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I've been eager to get my hands on the wheel and my foot on the accelerator of the new 1994 Saab 900. It took a few months, but I'm happy to report that it was worth the wait.

For those of you who are not devotees of the marque, the 900 is the "original" Saab.By that I mean it is not the upscale Saab 9000 series, a competitor to Mercedes-Benz, Infiniti and Cadillac. The Saab 900 is the real article, the one whose heritage derives from that odd, turtle-shaped transport of a couple of decades ago. You know, the one with the ignition switch on the floor.

Ah, yes, now you remember. Maybe your brother-in-law had one of those Saabs. It was covered in decals declaring "U.S. Out of Vietnam!" and "Eugene McCarthy for President." He drove it as little as possible because he thought cars were a blight on the planet and internal combustion a capitalist conspiracy.

The '94 Saab 900, all new except for its monicker, still looks like nothing else on the highway, but this capitalist thinks the "eucalyptus green" five-door hatchback 900 he's been driving this past week is a beautiful piece of machinery.

Past 900s were powered by either a four-cylinder power plant with adequate but uninspiring performance, or the same engine with a turbocharger bolted to it that boosted the output considerably but with the tradeoff of added expense, questionable reliability and the phenomenon known as "turbo lag," a slight delay between the time you ask it to go fast and it complies.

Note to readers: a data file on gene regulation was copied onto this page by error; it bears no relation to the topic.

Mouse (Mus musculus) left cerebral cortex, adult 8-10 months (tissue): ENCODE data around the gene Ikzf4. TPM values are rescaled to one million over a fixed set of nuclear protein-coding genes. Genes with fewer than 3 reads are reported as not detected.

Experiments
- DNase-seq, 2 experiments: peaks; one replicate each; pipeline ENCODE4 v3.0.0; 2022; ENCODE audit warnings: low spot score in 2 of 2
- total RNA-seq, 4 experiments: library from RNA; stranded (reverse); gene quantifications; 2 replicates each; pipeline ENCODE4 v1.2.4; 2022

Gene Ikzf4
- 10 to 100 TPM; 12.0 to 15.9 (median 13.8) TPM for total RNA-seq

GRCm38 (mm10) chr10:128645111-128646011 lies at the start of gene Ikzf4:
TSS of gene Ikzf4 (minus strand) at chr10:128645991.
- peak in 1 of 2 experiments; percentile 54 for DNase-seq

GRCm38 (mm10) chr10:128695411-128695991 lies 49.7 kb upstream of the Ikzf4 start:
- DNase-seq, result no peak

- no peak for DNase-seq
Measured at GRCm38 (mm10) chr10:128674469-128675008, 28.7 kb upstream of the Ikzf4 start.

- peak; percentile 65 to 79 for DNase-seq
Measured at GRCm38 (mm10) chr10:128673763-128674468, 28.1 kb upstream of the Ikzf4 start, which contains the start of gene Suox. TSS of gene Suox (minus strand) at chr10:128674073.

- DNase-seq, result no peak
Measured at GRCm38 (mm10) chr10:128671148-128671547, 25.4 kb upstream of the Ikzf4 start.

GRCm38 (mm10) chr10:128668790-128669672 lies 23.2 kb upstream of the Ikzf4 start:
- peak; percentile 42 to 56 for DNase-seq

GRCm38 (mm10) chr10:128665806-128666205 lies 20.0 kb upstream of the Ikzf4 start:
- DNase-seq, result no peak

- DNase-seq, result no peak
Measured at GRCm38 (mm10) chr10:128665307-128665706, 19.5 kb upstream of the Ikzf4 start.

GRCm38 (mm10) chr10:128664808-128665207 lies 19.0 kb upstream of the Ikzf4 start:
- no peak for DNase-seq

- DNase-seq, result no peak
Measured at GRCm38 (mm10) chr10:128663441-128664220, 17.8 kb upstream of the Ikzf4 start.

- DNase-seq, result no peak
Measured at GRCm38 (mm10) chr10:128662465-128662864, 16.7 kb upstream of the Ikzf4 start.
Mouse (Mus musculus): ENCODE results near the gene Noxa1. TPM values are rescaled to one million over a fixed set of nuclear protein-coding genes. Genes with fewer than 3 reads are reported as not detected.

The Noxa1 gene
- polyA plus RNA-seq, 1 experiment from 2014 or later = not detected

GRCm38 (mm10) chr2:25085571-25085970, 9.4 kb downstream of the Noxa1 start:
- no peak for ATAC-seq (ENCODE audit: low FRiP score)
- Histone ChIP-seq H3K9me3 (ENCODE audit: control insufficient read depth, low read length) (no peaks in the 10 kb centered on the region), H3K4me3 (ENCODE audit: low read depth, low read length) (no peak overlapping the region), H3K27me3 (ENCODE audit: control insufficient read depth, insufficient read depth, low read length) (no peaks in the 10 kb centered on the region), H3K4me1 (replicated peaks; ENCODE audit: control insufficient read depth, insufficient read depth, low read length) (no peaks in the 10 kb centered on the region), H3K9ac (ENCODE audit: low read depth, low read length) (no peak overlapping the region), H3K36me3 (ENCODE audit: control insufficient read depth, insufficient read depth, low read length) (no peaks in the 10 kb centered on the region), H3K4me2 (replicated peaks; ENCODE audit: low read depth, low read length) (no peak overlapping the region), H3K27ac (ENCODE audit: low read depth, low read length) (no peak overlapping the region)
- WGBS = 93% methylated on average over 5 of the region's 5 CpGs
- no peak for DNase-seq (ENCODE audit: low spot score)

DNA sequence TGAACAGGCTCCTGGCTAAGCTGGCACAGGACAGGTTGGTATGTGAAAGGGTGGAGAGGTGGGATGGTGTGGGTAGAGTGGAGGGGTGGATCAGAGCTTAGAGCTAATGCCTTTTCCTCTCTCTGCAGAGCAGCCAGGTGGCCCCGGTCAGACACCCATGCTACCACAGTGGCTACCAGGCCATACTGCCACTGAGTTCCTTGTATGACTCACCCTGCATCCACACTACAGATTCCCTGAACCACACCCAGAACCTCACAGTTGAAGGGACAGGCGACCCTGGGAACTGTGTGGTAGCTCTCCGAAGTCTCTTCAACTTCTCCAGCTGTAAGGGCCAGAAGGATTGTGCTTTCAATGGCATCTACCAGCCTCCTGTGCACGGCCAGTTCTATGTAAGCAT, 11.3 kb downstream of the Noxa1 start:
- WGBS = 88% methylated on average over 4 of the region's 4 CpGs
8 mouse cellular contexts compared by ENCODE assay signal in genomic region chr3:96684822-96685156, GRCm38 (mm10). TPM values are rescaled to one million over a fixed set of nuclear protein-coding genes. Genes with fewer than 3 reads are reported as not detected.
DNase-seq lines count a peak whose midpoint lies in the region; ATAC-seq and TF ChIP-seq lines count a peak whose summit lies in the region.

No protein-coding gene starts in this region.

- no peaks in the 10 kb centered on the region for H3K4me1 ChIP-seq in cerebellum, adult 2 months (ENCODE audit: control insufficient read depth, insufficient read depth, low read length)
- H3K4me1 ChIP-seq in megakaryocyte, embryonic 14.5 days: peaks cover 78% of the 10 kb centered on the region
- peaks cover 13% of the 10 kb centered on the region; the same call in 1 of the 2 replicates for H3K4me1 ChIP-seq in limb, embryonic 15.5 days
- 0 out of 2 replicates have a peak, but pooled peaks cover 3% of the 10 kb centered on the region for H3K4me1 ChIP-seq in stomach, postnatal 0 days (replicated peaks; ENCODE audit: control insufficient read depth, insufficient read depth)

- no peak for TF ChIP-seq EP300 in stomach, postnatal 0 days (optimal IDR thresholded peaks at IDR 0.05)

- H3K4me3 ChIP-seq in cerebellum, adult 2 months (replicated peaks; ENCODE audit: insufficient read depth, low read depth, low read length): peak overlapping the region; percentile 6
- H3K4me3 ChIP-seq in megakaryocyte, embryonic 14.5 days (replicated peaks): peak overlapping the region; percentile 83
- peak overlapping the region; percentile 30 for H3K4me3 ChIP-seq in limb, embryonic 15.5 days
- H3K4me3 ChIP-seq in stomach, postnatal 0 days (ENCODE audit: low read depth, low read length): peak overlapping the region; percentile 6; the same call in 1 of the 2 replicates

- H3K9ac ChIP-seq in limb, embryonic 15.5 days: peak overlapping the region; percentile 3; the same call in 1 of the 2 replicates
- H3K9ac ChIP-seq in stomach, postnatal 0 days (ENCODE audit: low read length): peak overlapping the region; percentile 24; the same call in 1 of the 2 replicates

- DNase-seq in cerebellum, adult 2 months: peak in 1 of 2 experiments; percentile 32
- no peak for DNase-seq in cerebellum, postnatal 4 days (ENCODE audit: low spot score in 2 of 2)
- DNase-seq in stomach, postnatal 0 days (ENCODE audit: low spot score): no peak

My '94 test car had no such tradeoffs. Although a 2.3-liter, 16-valve four-banger is still the standard motivator for the 900, my test car had Saab's new 2.5-liter V6 with four cams, 24 valves and 170 horsepower.

This is Saab's first attempt at a V6 engine and they hit it dead solid perfect right out of the box. Docile around town or cruising at 55 mph on the freeway, the V6-powered 900 leaps into action like Superman out of a phone booth immediately upon mashing the go-pedal.

I confess I would sometimes do just that, for no reason other than to feel the rush and to hear the lovely LeMans-like song of those four camshafts singing away under the hood.

There aren't many sports cars that deliver as much sport as the new 900, and none of them comfortably seats four adults in a car that has all the style of a true sedan but, by simply dropping the rear 60-40-split seatbacks, converts into a pretty good impersonation of a station wagon - 24 cubic feet of cargo space that doubles to 49.8 cubic feet with the seatback down.

If you are getting that early summer itch that says it's about time to trade in Ol' Betsy, you might want to give the new 900 a look. I hate to claim that any car costing more than $20,000 is a bargain, but in today's marketplace, I believe that, at $26,990 for the SE model, the new V6-powered 900 easily qualifies.

If you can bring yourself to pass on the hot V6 engine, the 900 S model's base price is an even thriftier $20,990, but don't do it. With the V6, 60 mph is only about 7.5 seconds away and top speed is 140 mph. Sure, being a sane, law-abiding citizen you will never actually test that top speed, but it's fun to fantasize that on some lonely night on I-15, out on the Nevada desert . . . .

My test car was an S model but had some of the goodies found on the SE, not the least of which was the V6 engine package, a $2,295 option. It also had the SE's power sunroof ($980) and leather upholstery ($1,195). The automatic transmission ($895) is an option on both the S and SE. The added attractions put the bottom line of my test car at $26,355, only $550 below the SE.

You may recall that General Motors bought 50 percent of Saab Scania in 1990. The 900's new engine is built by GM in England to Saab's specifications. A five-speed manual is standard, but my test car's 4-speed automatic is the way to go for most people.